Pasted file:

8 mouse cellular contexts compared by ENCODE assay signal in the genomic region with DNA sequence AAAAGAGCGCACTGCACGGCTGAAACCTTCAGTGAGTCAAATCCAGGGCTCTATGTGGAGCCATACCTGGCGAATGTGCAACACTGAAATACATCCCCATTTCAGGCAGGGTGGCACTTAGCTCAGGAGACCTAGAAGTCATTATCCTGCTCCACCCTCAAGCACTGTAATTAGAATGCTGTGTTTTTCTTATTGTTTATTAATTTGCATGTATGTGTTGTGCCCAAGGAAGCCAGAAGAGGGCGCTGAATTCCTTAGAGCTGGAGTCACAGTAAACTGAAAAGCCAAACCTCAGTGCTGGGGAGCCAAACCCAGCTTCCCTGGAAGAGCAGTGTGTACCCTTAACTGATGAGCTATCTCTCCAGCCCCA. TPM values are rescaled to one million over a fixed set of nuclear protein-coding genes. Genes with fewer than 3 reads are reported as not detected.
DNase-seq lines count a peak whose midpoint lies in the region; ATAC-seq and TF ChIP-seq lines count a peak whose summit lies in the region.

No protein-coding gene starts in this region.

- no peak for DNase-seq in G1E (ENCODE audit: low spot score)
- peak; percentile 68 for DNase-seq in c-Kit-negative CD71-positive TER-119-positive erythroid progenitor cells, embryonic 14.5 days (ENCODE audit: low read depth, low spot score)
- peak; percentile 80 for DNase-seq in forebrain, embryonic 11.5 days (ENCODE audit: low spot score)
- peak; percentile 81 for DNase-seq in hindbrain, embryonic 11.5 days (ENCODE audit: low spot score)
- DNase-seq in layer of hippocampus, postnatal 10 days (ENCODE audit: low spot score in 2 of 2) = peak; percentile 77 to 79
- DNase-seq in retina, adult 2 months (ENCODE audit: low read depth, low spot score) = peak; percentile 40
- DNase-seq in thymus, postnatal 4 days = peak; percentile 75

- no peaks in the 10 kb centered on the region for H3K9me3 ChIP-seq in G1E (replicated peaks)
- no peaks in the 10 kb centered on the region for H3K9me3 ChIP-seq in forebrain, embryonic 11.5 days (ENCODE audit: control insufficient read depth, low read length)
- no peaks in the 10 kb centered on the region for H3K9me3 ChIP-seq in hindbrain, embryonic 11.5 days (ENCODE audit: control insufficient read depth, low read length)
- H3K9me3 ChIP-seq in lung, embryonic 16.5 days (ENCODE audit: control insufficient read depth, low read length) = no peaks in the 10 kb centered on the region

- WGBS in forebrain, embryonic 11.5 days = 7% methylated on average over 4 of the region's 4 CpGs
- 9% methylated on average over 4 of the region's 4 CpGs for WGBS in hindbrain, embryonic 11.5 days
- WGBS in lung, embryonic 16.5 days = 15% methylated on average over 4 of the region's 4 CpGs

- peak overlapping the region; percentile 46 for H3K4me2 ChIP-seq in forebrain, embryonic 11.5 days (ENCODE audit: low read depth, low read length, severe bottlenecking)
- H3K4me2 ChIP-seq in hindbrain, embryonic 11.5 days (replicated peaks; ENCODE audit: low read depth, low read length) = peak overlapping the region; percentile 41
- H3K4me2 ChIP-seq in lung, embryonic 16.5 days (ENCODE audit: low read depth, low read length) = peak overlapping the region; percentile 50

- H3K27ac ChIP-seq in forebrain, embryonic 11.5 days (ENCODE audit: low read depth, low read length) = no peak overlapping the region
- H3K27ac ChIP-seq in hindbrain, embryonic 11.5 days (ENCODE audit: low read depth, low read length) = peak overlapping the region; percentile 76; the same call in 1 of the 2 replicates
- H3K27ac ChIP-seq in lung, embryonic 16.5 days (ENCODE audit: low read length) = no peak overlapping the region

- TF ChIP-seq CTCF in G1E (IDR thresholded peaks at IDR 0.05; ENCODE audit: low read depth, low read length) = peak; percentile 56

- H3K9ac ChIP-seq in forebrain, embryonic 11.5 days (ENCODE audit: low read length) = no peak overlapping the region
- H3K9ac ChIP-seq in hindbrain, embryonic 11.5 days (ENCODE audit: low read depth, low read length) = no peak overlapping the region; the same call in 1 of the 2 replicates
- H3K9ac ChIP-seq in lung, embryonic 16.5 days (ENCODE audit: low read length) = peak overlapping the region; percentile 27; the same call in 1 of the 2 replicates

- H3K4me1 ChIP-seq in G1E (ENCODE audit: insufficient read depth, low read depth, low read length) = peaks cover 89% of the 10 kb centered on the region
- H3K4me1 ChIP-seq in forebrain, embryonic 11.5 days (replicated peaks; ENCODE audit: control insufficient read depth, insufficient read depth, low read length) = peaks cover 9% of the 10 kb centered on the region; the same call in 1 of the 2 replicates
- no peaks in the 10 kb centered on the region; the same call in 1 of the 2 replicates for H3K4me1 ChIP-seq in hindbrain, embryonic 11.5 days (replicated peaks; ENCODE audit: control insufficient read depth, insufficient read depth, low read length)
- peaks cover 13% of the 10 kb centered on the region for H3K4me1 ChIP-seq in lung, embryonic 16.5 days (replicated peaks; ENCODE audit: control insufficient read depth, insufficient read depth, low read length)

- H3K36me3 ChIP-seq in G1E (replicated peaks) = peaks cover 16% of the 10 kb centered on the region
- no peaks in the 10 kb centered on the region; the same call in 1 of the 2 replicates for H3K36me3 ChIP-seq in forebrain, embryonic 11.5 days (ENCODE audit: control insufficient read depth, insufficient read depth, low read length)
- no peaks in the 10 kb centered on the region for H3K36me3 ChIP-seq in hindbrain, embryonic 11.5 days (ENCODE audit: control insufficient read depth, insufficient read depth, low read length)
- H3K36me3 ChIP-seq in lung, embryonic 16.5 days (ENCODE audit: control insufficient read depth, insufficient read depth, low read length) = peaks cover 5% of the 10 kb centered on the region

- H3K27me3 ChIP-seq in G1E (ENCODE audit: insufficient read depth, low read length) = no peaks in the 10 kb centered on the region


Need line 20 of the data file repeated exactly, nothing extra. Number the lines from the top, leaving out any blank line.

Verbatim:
- H3K4me2 ChIP-seq in lung, embryonic 16.5 days (ENCODE audit: low read depth, low read length) = peak overlapping the region; percentile 50